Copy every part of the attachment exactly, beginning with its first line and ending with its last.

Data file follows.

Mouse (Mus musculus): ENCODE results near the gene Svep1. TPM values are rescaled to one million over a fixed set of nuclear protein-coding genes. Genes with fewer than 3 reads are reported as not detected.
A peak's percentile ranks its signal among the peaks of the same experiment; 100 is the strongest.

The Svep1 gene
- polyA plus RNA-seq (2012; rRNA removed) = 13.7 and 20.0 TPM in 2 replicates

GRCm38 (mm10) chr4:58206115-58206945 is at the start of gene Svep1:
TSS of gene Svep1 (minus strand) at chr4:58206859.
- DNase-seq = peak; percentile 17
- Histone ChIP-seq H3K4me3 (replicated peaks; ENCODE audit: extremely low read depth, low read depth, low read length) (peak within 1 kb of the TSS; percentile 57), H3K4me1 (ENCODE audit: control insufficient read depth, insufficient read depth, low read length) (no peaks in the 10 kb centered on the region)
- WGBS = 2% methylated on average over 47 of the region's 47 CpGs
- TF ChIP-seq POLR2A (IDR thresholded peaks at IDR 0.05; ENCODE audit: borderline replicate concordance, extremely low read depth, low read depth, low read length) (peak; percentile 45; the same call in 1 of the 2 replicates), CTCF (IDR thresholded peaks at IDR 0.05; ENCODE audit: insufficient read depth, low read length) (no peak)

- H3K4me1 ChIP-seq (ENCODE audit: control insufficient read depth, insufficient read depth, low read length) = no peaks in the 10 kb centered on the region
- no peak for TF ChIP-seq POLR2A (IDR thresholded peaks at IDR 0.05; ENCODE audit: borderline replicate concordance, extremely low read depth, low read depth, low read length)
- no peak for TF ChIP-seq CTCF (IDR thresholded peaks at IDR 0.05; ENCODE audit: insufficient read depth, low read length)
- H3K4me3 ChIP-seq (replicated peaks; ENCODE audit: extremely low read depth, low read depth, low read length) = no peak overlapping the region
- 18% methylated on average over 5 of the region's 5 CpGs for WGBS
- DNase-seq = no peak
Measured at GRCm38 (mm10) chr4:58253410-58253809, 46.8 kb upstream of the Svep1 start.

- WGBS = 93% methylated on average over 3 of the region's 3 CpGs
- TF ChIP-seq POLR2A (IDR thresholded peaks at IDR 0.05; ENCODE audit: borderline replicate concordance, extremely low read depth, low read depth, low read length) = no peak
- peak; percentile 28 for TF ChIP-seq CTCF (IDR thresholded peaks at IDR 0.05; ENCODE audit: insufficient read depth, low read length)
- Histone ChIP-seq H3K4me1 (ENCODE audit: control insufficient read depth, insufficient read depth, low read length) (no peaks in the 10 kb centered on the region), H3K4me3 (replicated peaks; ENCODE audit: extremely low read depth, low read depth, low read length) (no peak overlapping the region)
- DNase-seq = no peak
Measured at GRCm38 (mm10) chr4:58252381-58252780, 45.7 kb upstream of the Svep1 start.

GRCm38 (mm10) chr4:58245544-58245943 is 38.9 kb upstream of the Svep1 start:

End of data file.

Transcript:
Mouse (Mus musculus): ENCODE results near the gene Svep1. TPM values are rescaled to one million over a fixed set of nuclear protein-coding genes. Genes with fewer than 3 reads are reported as not detected.
A peak's percentile ranks its signal among the peaks of the same experiment; 100 is the strongest.

The Svep1 gene
- polyA plus RNA-seq (2012; rRNA removed) = 13.7 and 20.0 TPM in 2 replicates

GRCm38 (mm10) chr4:58206115-58206945 is at the start of gene Svep1:
TSS of gene Svep1 (minus strand) at chr4:58206859.
- DNase-seq = peak; percentile 17
- Histone ChIP-seq H3K4me3 (replicated peaks; ENCODE audit: extremely low read depth, low read depth, low read length) (peak within 1 kb of the TSS; percentile 57), H3K4me1 (ENCODE audit: control insufficient read depth, insufficient read depth, low read length) (no peaks in the 10 kb centered on the region)
- WGBS = 2% methylated on average over 47 of the region's 47 CpGs
- TF ChIP-seq POLR2A (IDR thresholded peaks at IDR 0.05; ENCODE audit: borderline replicate concordance, extremely low read depth, low read depth, low read length) (peak; percentile 45; the same call in 1 of the 2 replicates), CTCF (IDR thresholded peaks at IDR 0.05; ENCODE audit: insufficient read depth, low read length) (no peak)

- H3K4me1 ChIP-seq (ENCODE audit: control insufficient read depth, insufficient read depth, low read length) = no peaks in the 10 kb centered on the region
- no peak for TF ChIP-seq POLR2A (IDR thresholded peaks at IDR 0.05; ENCODE audit: borderline replicate concordance, extremely low read depth, low read depth, low read length)
- no peak for TF ChIP-seq CTCF (IDR thresholded peaks at IDR 0.05; ENCODE audit: insufficient read depth, low read length)
- H3K4me3 ChIP-seq (replicated peaks; ENCODE audit: extremely low read depth, low read depth, low read length) = no peak overlapping the region
- 18% methylated on average over 5 of the region's 5 CpGs for WGBS
- DNase-seq = no peak
Measured at GRCm38 (mm10) chr4:58253410-58253809, 46.8 kb upstream of the Svep1 start.

- WGBS = 93% methylated on average over 3 of the region's 3 CpGs
- TF ChIP-seq POLR2A (IDR thresholded peaks at IDR 0.05; ENCODE audit: borderline replicate concordance, extremely low read depth, low read depth, low read length) = no peak
- peak; percentile 28 for TF ChIP-seq CTCF (IDR thresholded peaks at IDR 0.05; ENCODE audit: insufficient read depth, low read length)
- Histone ChIP-seq H3K4me1 (ENCODE audit: control insufficient read depth, insufficient read depth, low read length) (no peaks in the 10 kb centered on the region), H3K4me3 (replicated peaks; ENCODE audit: extremely low read depth, low read depth, low read length) (no peak overlapping the region)
- DNase-seq = no peak
Measured at GRCm38 (mm10) chr4:58252381-58252780, 45.7 kb upstream of the Svep1 start.

GRCm38 (mm10) chr4:58245544-58245943 is 38.9 kb upstream of the Svep1 start: